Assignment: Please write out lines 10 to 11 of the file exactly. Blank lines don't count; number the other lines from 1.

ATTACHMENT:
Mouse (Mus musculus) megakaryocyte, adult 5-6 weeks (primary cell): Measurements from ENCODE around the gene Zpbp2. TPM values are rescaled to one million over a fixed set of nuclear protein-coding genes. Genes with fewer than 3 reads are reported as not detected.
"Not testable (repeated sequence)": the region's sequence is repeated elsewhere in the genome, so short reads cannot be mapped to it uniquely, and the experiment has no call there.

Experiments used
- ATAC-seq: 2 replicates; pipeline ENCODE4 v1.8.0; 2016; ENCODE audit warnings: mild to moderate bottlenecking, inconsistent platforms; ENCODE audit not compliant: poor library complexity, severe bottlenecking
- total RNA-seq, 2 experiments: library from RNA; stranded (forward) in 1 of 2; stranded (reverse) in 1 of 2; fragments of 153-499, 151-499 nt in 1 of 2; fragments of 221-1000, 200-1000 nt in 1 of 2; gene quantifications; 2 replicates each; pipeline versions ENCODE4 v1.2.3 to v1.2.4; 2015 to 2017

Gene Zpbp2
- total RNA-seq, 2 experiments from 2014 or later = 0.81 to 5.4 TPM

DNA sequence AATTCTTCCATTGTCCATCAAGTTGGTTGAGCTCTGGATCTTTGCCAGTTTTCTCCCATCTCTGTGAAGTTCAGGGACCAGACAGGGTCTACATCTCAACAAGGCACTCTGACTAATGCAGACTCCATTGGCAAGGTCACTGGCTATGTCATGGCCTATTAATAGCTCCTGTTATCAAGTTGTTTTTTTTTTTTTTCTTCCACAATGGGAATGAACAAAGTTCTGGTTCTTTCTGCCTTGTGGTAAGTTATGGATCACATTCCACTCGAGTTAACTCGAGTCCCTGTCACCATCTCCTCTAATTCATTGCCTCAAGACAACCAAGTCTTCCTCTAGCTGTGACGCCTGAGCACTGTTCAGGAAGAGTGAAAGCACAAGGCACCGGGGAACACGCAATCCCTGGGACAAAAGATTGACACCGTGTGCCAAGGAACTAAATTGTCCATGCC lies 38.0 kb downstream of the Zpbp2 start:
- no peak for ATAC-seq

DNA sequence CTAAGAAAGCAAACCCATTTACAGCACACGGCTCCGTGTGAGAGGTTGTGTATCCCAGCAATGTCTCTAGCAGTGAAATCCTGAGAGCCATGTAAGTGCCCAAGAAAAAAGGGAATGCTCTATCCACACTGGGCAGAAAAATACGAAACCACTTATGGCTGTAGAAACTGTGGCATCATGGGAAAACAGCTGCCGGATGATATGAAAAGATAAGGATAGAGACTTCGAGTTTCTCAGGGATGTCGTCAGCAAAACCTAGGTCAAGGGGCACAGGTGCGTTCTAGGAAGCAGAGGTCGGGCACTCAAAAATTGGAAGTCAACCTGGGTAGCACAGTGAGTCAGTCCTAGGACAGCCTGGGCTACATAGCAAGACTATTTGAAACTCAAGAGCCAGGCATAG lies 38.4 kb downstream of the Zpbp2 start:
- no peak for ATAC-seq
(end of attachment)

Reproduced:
DNA sequence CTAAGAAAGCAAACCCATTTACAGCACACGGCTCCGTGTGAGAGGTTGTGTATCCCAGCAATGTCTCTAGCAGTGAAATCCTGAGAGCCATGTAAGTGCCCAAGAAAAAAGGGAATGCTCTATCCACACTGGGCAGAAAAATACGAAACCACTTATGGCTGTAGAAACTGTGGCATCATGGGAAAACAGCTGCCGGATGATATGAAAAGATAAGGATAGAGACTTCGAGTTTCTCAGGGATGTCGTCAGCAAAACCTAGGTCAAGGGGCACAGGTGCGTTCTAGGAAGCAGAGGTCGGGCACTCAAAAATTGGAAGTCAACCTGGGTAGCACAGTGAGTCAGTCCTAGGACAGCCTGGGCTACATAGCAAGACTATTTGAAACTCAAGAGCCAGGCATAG lies 38.4 kb downstream of the Zpbp2 start:
- no peak for ATAC-seq